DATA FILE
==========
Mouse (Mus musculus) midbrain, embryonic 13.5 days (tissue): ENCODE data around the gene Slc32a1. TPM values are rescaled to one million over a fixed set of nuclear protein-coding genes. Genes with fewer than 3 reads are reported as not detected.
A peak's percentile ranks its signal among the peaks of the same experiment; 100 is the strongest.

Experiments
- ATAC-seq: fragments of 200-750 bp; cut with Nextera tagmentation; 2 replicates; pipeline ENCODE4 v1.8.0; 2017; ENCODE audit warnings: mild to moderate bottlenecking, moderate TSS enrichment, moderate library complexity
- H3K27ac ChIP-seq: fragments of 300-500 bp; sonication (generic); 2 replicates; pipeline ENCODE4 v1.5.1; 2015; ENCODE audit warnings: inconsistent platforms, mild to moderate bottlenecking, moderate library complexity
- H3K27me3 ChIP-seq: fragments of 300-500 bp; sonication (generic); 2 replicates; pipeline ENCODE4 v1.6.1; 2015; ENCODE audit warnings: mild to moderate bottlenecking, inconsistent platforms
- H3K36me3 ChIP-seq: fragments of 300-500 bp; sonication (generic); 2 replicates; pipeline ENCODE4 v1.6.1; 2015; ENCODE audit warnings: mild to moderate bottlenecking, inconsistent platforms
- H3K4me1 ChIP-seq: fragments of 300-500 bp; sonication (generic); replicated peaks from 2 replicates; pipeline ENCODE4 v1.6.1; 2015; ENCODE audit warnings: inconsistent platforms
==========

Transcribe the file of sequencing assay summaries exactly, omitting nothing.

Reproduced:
Mouse (Mus musculus) midbrain, embryonic 13.5 days (tissue): ENCODE data around the gene Slc32a1. TPM values are rescaled to one million over a fixed set of nuclear protein-coding genes. Genes with fewer than 3 reads are reported as not detected.
A peak's percentile ranks its signal among the peaks of the same experiment; 100 is the strongest.

Experiments
- ATAC-seq: fragments of 200-750 bp; cut with Nextera tagmentation; 2 replicates; pipeline ENCODE4 v1.8.0; 2017; ENCODE audit warnings: mild to moderate bottlenecking, moderate TSS enrichment, moderate library complexity
- H3K27ac ChIP-seq: fragments of 300-500 bp; sonication (generic); 2 replicates; pipeline ENCODE4 v1.5.1; 2015; ENCODE audit warnings: inconsistent platforms, mild to moderate bottlenecking, moderate library complexity
- H3K27me3 ChIP-seq: fragments of 300-500 bp; sonication (generic); 2 replicates; pipeline ENCODE4 v1.6.1; 2015; ENCODE audit warnings: mild to moderate bottlenecking, inconsistent platforms
- H3K36me3 ChIP-seq: fragments of 300-500 bp; sonication (generic); 2 replicates; pipeline ENCODE4 v1.6.1; 2015; ENCODE audit warnings: mild to moderate bottlenecking, inconsistent platforms
- H3K4me1 ChIP-seq: fragments of 300-500 bp; sonication (generic); replicated peaks from 2 replicates; pipeline ENCODE4 v1.6.1; 2015; ENCODE audit warnings: inconsistent platforms